Norwegian prices still shock visitors

It’s official: Prices in Norway are 40 percent higher on average than in other EU countries, meaning they’re even higher compared to prices in the Americas and Asia, where they’re generally lower than in the EU. A new survey confirms why visitors can still be shocked after visiting a Norwegian restaurant, grocery store and especially when buying alcoholic beverages and tobacco.

Prices for alcohol and tobacco products in Norway are 123 percent higher than the EU average, according to the new survey byEurostat, the EU’s official statistics service. NewspaperAftenpostenreported on Eurostat’ssurvey results Wednesday that also show both food prices andrestaurant prices as being61 percent higher than the EU average.

Aftenpostennoted how Norwegian residents can generally tolerate Norway’shigh prices because average salaries and household income are also higher in Norway than in the EU. The prices are much harder to swallow, literally, for newcomers and visitors, who can still chokeover what it costs to buy a beer or eat a pizza despite the weak Norwegiankroneof the past few years.Aftenpostenrelated the tale of a British couple who arrived in Norway on a cruiseship and went ashore where they shared a pizza and drank a few beers. The bill came to the equivalent of nearly 80 pounds sterling. Theydecided to eat and drink on the ship for the rest of the cruise, and shared their “shocking” experience with many others on board. They concluded Norway was simply too expensive.

That’s long been the conclusion of many visitors, but tourism has been booming the past two years,a trend often tied to how Norway’s weakerkrone has made prices less onerous. Eurostat’s new figures nonetheless confirm that Norway’s reputation for high prices is valid, and the krone has been strengthening lately . The country ranks as also having the most expensive dairy products, for example, and is second only to Switzerland in overall prices for food. Iceland ranked third.

Most expensive milk, cheese and eggsNone of the three most expensive countries in Europe is amember of the EU, and all protect their agriculture sectors with subsidies and high tariffs that drive up prices. Norway and Iceland also impose punitive taxes on alcohol and tobacco to discourage consumption.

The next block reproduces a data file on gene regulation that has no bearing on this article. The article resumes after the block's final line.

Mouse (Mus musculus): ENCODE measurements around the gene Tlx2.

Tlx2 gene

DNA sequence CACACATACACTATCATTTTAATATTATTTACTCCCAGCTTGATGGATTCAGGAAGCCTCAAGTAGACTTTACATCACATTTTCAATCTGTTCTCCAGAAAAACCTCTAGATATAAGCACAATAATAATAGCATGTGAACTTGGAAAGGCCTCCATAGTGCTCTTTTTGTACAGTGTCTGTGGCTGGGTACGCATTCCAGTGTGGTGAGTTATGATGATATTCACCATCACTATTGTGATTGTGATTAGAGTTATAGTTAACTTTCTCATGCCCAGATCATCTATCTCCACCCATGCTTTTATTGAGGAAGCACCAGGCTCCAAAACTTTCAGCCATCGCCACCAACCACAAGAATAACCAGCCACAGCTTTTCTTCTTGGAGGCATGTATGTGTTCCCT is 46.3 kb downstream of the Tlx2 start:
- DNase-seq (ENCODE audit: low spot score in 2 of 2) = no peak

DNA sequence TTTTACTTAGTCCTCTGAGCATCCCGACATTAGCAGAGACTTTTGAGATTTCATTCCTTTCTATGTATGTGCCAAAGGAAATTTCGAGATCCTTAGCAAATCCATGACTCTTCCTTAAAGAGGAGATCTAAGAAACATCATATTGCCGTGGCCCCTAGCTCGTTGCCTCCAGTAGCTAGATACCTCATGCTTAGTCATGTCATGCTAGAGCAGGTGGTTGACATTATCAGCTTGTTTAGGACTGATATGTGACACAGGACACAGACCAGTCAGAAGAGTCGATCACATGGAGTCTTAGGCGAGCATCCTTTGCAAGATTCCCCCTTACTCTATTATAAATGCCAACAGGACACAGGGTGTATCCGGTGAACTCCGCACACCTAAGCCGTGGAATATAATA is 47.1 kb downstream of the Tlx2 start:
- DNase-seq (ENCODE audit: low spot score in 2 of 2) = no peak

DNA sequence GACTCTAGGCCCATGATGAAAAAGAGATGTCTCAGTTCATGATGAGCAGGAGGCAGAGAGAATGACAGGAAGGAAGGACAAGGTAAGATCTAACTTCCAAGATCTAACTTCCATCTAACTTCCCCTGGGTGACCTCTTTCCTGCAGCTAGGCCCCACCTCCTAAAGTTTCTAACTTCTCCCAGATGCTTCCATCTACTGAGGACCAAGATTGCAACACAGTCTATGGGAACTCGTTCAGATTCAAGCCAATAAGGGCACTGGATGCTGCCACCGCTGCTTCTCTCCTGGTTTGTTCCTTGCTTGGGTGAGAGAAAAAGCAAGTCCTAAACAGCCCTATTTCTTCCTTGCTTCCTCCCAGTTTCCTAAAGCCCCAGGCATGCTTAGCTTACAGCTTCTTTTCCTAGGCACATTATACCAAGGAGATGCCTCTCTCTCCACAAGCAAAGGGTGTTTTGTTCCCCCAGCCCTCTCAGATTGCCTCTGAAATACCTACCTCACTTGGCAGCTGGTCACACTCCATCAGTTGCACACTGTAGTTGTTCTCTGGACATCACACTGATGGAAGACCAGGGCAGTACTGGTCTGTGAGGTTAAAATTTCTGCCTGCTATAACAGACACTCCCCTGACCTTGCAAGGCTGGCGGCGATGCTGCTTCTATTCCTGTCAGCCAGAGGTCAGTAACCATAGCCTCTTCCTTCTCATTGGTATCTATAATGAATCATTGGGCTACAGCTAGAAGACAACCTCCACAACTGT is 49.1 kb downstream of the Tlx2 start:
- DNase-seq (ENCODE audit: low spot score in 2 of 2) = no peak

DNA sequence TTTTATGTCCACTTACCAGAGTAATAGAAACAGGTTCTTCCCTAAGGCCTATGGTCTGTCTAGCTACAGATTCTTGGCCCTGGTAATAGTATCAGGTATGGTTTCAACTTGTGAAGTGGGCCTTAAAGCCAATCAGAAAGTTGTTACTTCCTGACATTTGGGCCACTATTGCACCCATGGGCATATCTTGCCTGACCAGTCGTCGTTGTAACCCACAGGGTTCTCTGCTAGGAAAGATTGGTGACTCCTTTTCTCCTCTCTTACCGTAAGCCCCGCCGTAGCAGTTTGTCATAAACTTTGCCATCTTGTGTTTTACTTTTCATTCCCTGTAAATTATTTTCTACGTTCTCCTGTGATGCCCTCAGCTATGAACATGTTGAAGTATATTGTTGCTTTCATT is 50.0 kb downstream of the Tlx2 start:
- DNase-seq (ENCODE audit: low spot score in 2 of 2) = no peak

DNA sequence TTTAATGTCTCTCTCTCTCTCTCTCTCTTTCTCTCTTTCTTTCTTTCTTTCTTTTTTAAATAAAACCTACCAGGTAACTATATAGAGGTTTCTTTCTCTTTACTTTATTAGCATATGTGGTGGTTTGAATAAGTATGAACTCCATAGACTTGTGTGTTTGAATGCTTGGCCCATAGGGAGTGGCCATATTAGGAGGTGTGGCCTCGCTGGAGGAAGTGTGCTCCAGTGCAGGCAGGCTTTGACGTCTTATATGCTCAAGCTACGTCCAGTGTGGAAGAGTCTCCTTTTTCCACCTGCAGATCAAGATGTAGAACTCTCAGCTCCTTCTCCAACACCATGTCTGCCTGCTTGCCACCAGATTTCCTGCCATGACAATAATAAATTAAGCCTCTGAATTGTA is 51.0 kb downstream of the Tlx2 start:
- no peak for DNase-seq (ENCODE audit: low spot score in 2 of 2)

Norway emerged as the country with the highest prices in Europe for milk, cheese and eggs, all 77 percent higher on average than in EU countries. The price difference is even greater in countries with large agricultural sectors and relatively low food prices like Spain, Turkey and Poland. In Poland, for example, food prices are 40 percent lower than the EU average, meaning that the prices people from Poland face in Norway are roughly three times as high as what they pay back home.

Aftenpostennoted that of the 37 countries Eurostat tallied, Bulgaria emerged as having the lowest overall prices at 52 percent under the EU average. That means Bulgarians who come to Norway also face price levels that can be triple the level they’re used to, or more.

Only one category was cheaper in NorwayThe survey from Eurostat, which is based in Luxembourg and tied to the EU Commission, reveals relativelysmall differences in the price of clothing and shoes (31 percent higher), householdappliances (25 percent higher) and electronics (12 percent higher), mostly because the majority ofsuch items are imported and face relatively low customs duty. The prices for going out to cultural or sporting events in Norway were 52 percent higher than the EU average while cars were 36 percent more expensive. Public transport (including airlines, bus, trains and trams) costs 34 percent more on average.

The only categoryin which prices in Norway were lower than the EU average was that for electricity and heating, mostly because of Norway’s waterfalls that provide lots ofhydroelectric power. Electricity and heating bills in Norway lie 19 percent under average rates in the EU, a decided advantage in a country known for its winter weather.

Read more news on the city site os Oslo.

newsinenglish
Norwegianprices costsinNorway
If you notice an error, highlight the text you want and press Ctrl + Enter to report it to the editor
1 view in november
I recommend
No recommendations yet

Comments